I've always thought of cleaning as therapeutic - and I actually don't mind it, as my jumbled mind seems to clear as I perform my daily chores. Lately I've been thinking, perhaps housekeeping has a spiritual value to it. This is not an original thought for the world - just for me. In Zen monasteries, chores are referred to as Work Practice and hold definite spiritual value. And many have written on the subject of housework as spiritual practice, from Thich Nhat Hanh in The Miracle of Mindfulness to Gary Thorp in Sweeping Changes.
If neatness alone determined one's level of spiritual enlightenment, I think I would be quite advanced, as I am somewhat obsessive about keeping a tidy and minimalist-inspired home. Here are a few of my tenets:
1. Everything has a place and must return to it by the end of the day.
2. When something new comes in, something old goes out.
3. Nothing in life is permanent - it is OK to let things go. Consider it a gift to the universe. Take the karma and release the clutter.
So, I have three work practice missions nagging at me here in early 2009. Inspired by my friend Laura's birthday gift to herself, I have launched Mission 1: Clean Fridge. The task - clean out all old stuff and the unit itself; even those nasty drawers. The good part is the reward - a shopping at Whole Foods to restock (this is such a nice healthy gift to give yourself, Laura).Mission 2: Vanishing Toys is also inspired in part by Laura, who actually got Santa Clause to come in and remove bins of old toys from her boys' room on Christmas Eve (read about it here). I must be stealth, like Old St. Nick, to pull this one off. It involves making many unnecessary and underloved toys magically disappear from my girls' rooms. The reward for them is more room for imaginative play. For me...less stuff to pick up, of course!Finally, Mission 3: Magazine Control. The stacks have grown out of control and something must be done. My mother isn't helping on this one, as she kicked this mission off at her house before me, and is sifting all her cut-up issues down to me to love on briefly before I too let them go (get ready Tonya - they're coming your way!). Mission 3's reward is sweet: lots of inspiration torn out and stored for just the right place & time and new material for my vision board.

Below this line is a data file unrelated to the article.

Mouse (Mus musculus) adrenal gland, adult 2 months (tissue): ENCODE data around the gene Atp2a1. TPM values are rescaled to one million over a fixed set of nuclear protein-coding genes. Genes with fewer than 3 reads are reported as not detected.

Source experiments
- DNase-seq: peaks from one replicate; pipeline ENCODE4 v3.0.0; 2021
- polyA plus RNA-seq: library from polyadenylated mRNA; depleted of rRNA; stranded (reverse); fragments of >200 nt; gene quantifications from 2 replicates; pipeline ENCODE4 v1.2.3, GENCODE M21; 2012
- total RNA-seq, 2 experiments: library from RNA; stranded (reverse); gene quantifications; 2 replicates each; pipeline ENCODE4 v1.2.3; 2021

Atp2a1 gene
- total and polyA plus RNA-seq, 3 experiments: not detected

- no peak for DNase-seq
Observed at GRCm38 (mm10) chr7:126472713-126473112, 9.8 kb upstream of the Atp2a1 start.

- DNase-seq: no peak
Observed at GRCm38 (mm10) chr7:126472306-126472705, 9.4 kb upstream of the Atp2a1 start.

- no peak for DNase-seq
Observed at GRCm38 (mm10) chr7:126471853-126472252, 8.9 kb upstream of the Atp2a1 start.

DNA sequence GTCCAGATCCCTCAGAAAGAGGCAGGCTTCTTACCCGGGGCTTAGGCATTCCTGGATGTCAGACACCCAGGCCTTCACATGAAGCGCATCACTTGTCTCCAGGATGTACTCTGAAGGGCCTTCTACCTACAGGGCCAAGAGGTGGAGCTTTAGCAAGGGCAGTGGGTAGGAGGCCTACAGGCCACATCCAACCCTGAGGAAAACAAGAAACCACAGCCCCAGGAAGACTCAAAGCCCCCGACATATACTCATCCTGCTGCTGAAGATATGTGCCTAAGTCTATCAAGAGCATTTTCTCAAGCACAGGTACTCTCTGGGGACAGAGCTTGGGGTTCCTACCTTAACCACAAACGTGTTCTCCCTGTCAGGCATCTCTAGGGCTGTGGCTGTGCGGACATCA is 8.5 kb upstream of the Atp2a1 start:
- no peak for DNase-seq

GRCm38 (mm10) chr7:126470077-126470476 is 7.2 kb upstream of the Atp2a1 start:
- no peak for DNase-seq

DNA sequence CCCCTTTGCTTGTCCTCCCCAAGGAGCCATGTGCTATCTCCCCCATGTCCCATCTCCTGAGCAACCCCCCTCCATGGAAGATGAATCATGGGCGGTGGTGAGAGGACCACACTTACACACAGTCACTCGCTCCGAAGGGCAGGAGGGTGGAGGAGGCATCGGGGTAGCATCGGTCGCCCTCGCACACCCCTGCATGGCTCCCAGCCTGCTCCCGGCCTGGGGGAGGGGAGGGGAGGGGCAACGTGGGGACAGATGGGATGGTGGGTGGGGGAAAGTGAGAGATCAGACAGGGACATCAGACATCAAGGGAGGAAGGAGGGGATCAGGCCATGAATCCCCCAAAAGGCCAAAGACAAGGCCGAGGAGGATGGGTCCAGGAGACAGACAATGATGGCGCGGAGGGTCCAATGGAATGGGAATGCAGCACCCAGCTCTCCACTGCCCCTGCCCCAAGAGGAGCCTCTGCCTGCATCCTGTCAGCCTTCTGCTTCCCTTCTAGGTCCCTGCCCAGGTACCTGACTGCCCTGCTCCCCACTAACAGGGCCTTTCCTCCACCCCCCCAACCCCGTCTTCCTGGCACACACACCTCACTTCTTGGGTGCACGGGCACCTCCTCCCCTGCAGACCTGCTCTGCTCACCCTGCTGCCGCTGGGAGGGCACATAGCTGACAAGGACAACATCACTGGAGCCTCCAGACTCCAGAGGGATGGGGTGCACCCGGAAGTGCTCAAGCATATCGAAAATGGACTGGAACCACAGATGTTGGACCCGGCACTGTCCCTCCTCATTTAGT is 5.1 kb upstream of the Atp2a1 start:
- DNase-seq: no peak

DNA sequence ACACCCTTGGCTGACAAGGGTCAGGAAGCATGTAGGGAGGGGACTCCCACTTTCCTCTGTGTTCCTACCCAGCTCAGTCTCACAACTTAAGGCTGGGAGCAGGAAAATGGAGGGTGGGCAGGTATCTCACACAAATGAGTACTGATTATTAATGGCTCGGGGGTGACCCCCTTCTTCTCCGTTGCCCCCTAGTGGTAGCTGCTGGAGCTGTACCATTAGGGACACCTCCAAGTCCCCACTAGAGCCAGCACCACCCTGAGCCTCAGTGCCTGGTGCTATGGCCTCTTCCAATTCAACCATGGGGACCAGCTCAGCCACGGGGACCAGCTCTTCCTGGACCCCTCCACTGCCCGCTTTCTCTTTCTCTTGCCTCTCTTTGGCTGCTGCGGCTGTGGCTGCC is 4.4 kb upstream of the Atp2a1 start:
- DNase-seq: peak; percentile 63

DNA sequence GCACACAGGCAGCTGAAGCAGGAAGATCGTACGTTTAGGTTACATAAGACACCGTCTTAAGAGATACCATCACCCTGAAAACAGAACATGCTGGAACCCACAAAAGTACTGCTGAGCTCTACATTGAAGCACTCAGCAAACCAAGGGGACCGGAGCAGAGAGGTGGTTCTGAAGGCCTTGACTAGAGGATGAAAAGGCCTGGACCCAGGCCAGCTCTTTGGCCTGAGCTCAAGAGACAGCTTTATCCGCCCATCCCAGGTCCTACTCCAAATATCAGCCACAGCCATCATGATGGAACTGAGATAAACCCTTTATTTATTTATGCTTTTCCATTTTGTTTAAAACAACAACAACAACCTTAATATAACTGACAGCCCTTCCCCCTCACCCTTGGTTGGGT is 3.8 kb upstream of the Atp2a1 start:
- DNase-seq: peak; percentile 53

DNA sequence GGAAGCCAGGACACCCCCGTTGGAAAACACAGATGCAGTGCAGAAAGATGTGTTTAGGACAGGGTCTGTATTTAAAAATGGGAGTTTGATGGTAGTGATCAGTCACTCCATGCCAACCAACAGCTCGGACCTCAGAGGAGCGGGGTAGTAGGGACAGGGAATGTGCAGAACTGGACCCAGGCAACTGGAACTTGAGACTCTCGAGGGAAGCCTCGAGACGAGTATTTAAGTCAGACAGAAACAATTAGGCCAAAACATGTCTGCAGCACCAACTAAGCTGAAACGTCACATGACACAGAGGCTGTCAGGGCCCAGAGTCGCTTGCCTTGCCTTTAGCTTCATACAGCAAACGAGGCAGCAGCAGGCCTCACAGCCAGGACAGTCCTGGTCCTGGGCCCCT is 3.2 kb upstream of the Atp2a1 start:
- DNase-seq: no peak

This will be my work practice this month. I'm pretty sure it won't result in enlightenment - but a clean, well-stocked fridge, less clutter and a full well are certainly all divine pursuits!
PS - Want to join in on one of my missions? Commit here and let me know how it goes. Or tell me your own work practice for January - maybe I'll adopt it too!
what a wonderful post. let me tell you that your friend's idea to have santa "collect" is awesome. will definitely use that one next year.
for now, we pick out the toys that we no longer use, or the ones that the kids don't love as much as another kid might, and pass them on to the many little friends in our lives. in turn, we have bigger kids who pass things down to us, so the kids find it a natural process to give and receive things in this circle of toy life. this is a new york city practice born out of necessity, but it would work in florida, too. you can sort through the things that the older kids pass down first, by the way, and pass on the things you don't think you'll use before they get married in with the rest of the stuff.
happy new year! and, of course, i'm dying to hear whether your bambina likes the dhal.
GO GIRL! You are my inspiration! Hugs, Mother
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